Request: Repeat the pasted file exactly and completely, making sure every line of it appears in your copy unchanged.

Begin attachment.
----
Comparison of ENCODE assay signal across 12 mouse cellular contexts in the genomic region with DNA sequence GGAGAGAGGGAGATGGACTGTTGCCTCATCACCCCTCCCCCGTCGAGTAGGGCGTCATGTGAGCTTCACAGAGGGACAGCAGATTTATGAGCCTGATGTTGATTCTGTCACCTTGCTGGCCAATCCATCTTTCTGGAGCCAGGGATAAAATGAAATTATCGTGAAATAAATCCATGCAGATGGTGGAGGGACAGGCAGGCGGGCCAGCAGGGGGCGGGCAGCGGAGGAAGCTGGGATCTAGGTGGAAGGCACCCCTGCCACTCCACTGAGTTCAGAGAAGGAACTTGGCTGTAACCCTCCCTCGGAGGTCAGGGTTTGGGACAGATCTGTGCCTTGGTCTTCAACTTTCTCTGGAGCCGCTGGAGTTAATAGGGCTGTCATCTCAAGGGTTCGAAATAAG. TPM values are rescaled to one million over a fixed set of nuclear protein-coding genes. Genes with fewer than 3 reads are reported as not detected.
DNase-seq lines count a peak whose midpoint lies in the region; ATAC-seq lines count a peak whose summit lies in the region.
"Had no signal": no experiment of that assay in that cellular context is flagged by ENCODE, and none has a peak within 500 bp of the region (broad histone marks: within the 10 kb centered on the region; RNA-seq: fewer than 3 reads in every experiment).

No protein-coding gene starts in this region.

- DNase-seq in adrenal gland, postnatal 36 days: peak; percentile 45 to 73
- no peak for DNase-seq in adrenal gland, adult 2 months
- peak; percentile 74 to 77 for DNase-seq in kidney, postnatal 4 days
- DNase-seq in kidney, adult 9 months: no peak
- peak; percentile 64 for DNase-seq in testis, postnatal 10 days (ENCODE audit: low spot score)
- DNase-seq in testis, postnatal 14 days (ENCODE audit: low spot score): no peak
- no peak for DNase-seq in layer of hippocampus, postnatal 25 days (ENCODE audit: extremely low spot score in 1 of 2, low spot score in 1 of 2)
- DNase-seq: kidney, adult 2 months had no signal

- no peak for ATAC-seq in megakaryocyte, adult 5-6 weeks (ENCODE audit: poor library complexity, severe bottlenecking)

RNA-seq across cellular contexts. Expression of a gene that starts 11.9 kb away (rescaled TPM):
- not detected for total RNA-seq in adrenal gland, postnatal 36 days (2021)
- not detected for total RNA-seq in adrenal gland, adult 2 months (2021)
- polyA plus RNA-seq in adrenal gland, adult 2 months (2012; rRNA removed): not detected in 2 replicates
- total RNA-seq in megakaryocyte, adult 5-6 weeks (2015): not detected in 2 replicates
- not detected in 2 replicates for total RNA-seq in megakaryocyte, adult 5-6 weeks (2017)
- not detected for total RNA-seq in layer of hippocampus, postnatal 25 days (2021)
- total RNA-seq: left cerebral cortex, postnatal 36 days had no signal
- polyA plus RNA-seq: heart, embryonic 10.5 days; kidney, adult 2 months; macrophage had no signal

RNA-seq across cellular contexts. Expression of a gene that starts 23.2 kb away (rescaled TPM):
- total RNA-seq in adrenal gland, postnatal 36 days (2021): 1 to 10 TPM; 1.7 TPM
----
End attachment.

Comparison of ENCODE assay signal across 12 mouse cellular contexts in the genomic region with DNA sequence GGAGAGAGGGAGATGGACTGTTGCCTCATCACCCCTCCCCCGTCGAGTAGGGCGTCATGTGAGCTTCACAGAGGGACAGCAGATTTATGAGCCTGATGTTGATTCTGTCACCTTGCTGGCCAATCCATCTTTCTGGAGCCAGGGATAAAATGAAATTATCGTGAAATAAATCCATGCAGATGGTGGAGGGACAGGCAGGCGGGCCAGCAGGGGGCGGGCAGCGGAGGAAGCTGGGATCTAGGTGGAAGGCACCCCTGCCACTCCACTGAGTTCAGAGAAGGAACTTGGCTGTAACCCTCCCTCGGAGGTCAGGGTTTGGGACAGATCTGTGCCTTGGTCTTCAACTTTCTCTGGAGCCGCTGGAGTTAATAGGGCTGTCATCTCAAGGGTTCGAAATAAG. TPM values are rescaled to one million over a fixed set of nuclear protein-coding genes. Genes with fewer than 3 reads are reported as not detected.
DNase-seq lines count a peak whose midpoint lies in the region; ATAC-seq lines count a peak whose summit lies in the region.
"Had no signal": no experiment of that assay in that cellular context is flagged by ENCODE, and none has a peak within 500 bp of the region (broad histone marks: within the 10 kb centered on the region; RNA-seq: fewer than 3 reads in every experiment).

No protein-coding gene starts in this region.

- DNase-seq in adrenal gland, postnatal 36 days: peak; percentile 45 to 73
- no peak for DNase-seq in adrenal gland, adult 2 months
- peak; percentile 74 to 77 for DNase-seq in kidney, postnatal 4 days
- DNase-seq in kidney, adult 9 months: no peak
- peak; percentile 64 for DNase-seq in testis, postnatal 10 days (ENCODE audit: low spot score)
- DNase-seq in testis, postnatal 14 days (ENCODE audit: low spot score): no peak
- no peak for DNase-seq in layer of hippocampus, postnatal 25 days (ENCODE audit: extremely low spot score in 1 of 2, low spot score in 1 of 2)
- DNase-seq: kidney, adult 2 months had no signal

- no peak for ATAC-seq in megakaryocyte, adult 5-6 weeks (ENCODE audit: poor library complexity, severe bottlenecking)

RNA-seq across cellular contexts. Expression of a gene that starts 11.9 kb away (rescaled TPM):
- not detected for total RNA-seq in adrenal gland, postnatal 36 days (2021)
- not detected for total RNA-seq in adrenal gland, adult 2 months (2021)
- polyA plus RNA-seq in adrenal gland, adult 2 months (2012; rRNA removed): not detected in 2 replicates
- total RNA-seq in megakaryocyte, adult 5-6 weeks (2015): not detected in 2 replicates
- not detected in 2 replicates for total RNA-seq in megakaryocyte, adult 5-6 weeks (2017)
- not detected for total RNA-seq in layer of hippocampus, postnatal 25 days (2021)
- total RNA-seq: left cerebral cortex, postnatal 36 days had no signal
- polyA plus RNA-seq: heart, embryonic 10.5 days; kidney, adult 2 months; macrophage had no signal

RNA-seq across cellular contexts. Expression of a gene that starts 23.2 kb away (rescaled TPM):
- total RNA-seq in adrenal gland, postnatal 36 days (2021): 1 to 10 TPM; 1.7 TPM